In November 2013, an artificial inlet was opened in the barrier island that separates the waters of the Setiu estuary-lagoon system of Terengganu, Malaysia, from the South China Sea. The inlet was opened to stabilize salinity and improve tidal flushing so that fish-farming could be expanded but, as a result, another inlet that was open in 2009 closed naturally by November 2015. These geomorphic changes caused salinity in the Setiu estuary to undergo significant increase from November 2013 to November 2015.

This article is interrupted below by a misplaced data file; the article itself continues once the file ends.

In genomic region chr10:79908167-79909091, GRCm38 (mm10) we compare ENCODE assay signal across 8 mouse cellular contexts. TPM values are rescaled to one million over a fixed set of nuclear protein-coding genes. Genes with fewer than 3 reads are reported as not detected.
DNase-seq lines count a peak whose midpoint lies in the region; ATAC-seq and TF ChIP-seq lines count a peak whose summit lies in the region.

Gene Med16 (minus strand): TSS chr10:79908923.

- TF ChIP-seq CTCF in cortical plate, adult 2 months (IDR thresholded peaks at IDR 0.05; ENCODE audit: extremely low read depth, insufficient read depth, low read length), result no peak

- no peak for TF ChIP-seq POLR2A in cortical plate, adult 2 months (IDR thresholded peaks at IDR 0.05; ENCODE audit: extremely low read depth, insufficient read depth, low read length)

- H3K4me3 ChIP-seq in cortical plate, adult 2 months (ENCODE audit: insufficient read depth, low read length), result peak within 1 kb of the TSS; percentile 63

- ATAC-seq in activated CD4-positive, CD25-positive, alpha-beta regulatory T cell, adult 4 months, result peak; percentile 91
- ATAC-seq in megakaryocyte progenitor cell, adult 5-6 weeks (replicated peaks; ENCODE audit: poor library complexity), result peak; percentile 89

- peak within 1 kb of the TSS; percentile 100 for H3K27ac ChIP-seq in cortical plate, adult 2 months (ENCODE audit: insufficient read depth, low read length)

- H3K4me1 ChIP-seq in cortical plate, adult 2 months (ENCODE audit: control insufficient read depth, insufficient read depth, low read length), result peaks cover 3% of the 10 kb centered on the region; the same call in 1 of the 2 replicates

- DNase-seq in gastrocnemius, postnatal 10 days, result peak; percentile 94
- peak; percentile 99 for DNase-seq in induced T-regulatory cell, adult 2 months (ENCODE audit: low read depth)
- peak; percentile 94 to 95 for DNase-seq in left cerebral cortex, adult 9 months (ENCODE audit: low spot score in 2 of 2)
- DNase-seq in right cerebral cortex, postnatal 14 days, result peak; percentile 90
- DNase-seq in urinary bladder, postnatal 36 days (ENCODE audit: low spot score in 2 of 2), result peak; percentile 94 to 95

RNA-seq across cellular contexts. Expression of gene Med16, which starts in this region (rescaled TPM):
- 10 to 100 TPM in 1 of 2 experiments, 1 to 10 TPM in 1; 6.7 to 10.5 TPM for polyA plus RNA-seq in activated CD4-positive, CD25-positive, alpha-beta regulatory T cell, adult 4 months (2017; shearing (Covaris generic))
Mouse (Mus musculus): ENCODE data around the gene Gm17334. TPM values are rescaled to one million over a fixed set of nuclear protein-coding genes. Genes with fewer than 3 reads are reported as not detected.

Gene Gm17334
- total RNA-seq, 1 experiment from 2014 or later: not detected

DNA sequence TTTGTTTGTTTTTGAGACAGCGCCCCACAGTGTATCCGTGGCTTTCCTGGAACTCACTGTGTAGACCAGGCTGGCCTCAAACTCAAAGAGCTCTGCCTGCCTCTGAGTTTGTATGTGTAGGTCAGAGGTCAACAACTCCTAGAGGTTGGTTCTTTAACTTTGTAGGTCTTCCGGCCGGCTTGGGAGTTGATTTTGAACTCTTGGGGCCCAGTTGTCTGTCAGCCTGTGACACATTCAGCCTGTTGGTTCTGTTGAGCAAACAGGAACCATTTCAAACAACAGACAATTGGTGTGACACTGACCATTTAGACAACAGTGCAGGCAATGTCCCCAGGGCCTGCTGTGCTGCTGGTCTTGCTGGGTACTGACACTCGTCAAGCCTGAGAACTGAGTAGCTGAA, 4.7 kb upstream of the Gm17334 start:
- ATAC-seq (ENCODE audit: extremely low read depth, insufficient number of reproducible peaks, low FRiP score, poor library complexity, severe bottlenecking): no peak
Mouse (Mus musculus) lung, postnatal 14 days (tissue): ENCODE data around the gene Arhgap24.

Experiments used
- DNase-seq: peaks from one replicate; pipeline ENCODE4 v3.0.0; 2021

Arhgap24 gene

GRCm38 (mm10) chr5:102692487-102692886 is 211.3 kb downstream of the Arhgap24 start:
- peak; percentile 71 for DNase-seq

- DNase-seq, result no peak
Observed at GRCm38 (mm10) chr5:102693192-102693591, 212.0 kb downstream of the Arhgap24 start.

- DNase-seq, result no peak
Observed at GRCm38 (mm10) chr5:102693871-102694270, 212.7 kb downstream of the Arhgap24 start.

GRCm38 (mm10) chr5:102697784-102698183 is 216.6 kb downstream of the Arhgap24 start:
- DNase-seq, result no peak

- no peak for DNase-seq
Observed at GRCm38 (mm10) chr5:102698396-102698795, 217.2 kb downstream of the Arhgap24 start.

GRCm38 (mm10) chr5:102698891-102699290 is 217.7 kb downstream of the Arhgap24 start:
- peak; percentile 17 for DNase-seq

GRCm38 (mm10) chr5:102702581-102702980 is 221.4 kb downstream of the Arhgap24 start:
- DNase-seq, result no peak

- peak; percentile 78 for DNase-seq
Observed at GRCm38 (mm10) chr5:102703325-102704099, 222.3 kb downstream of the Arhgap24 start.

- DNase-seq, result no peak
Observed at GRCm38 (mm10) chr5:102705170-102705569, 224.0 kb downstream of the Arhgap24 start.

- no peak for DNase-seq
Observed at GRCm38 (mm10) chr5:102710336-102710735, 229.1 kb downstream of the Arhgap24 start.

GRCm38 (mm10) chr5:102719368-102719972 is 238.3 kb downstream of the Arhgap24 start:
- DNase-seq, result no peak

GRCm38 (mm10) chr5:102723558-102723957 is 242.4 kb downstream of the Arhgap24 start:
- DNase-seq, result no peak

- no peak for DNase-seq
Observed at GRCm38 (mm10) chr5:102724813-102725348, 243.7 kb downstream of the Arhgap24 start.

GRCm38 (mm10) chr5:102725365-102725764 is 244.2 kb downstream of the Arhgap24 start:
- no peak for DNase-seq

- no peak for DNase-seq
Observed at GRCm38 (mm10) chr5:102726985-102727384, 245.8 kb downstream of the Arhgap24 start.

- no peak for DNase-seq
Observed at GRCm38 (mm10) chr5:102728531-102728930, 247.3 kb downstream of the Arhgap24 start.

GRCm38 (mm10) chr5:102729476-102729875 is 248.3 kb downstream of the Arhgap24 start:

To investigate the foraminiferal response to these salinity changes, 24 of 56 foraminiferal sampling stations occupied in 2009 were resampled in 2016. Salinity increased throughout the estuary from 2009 (mean 6.6, range 0–28.7) to 2016 (mean 33.3, range 23.3–34.8) and foraminiferal live communities and dead assemblages changed. Diversity of dead assemblages increased significantly (mean number of species/sample in 2009 = 10.9 versus 2016 = 25.8) as the result of transport of specimens of nearshore, neritic species into the estuary through the new inlet. Diversity of live populations increased slightly (2008 = 4.6 versus 2016 = 6.2). Dead assemblages and live populations dominated by agglutinated foraminifera in 2009 were co-dominated by calcareous hyaline foraminifera in 2016. Live calcareous porcelaneous foraminifera were rare in 2009 and 2016, but dead miliolids were more common and more widespread in 2016. Stations in higher energy environments immediately adjacent to the two different inlets of 2009 and 2016 were characterized by few live or dead foraminiferal tests. Changes in foraminiferal diversity, abundance, and distribution between the two sampling times of early June 2009 and late May 2016 were significant and took place within the 30-month interval between November 2013 (when the artificial inlet was opened) and May 2016 when samples were collected, but they most likely occurred over a shorter interval of time.